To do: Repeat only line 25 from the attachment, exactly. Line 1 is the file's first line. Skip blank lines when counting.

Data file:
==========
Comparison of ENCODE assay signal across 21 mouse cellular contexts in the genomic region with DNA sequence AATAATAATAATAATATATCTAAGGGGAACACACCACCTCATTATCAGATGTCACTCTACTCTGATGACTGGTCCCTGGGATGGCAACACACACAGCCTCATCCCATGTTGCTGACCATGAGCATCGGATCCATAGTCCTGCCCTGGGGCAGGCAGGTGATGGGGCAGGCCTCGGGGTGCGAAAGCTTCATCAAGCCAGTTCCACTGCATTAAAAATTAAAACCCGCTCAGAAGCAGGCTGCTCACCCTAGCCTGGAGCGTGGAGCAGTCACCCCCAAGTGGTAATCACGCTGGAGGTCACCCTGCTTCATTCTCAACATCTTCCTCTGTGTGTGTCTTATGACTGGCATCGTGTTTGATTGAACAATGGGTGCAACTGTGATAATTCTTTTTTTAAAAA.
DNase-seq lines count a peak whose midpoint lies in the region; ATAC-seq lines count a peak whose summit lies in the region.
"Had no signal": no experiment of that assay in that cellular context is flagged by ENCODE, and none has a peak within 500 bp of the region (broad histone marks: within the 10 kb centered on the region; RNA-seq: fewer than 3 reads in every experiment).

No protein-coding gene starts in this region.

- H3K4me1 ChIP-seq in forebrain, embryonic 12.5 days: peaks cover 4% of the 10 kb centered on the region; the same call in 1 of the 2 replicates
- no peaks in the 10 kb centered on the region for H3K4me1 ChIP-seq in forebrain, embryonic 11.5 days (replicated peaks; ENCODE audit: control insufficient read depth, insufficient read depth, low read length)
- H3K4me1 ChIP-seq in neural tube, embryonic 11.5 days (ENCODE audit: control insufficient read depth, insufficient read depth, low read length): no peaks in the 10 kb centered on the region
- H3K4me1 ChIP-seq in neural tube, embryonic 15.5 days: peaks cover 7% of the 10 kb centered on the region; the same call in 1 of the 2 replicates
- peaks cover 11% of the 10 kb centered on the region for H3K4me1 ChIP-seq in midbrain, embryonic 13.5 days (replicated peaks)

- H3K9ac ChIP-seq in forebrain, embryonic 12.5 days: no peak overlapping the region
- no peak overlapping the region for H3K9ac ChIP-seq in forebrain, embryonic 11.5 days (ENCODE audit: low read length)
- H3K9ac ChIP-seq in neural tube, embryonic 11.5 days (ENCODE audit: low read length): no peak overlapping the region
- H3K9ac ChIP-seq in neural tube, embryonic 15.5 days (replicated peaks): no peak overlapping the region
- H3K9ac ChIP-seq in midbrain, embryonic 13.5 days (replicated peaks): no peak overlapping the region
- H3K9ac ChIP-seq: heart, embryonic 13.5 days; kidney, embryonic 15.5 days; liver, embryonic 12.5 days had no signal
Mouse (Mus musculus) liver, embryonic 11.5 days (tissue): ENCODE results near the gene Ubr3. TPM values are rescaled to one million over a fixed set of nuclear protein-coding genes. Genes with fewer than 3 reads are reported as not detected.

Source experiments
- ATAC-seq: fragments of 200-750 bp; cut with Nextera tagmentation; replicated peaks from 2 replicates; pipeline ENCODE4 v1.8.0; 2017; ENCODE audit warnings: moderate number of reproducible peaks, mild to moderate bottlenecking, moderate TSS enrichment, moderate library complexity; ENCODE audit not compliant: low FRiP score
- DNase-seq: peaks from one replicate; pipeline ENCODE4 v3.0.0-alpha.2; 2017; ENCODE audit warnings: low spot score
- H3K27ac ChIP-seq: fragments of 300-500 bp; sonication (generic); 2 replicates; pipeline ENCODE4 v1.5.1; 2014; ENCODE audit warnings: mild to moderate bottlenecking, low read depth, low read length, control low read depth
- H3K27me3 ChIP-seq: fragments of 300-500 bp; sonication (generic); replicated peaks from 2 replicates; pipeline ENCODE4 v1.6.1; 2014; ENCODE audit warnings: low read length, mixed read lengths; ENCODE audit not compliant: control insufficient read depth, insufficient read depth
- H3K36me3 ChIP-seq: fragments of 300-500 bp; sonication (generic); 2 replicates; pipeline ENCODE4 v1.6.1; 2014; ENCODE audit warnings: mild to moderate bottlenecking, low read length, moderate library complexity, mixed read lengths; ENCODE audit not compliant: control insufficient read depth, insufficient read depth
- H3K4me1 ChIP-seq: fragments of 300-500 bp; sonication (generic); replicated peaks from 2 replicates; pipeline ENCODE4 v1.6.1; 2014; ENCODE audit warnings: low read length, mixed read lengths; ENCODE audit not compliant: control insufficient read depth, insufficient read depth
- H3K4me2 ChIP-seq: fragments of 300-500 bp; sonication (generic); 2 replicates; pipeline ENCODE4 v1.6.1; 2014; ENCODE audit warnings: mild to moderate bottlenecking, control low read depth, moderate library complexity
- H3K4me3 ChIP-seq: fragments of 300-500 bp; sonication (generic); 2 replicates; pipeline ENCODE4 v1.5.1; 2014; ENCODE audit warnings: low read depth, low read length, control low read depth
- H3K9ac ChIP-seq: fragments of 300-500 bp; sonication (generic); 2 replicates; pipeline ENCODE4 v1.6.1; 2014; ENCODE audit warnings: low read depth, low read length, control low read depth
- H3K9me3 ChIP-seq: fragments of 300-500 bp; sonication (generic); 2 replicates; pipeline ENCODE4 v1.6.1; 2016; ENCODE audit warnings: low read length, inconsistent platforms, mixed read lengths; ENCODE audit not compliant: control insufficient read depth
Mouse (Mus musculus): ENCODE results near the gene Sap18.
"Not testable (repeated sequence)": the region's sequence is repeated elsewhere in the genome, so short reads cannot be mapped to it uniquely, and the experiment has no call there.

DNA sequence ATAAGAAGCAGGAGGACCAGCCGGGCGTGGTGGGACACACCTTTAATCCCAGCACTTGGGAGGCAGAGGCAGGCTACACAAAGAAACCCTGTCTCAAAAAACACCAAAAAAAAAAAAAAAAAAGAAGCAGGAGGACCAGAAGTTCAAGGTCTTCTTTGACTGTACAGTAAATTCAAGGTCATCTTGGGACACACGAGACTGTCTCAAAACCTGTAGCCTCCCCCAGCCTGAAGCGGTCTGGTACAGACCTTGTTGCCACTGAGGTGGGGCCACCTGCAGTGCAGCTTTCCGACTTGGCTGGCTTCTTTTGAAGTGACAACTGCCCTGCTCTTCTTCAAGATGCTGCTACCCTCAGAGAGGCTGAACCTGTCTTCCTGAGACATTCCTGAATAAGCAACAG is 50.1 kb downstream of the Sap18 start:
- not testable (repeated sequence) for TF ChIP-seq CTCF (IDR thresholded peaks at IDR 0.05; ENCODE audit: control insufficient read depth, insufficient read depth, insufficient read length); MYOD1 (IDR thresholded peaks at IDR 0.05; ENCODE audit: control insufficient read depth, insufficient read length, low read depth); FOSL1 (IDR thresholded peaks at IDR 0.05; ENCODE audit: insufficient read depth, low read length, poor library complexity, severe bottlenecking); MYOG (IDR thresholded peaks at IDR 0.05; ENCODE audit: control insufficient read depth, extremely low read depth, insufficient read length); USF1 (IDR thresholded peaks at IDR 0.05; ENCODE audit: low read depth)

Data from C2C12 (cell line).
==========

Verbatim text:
- H3K4me3 ChIP-seq: fragments of 300-500 bp; sonication (generic); 2 replicates; pipeline ENCODE4 v1.5.1; 2014; ENCODE audit warnings: low read depth, low read length, control low read depth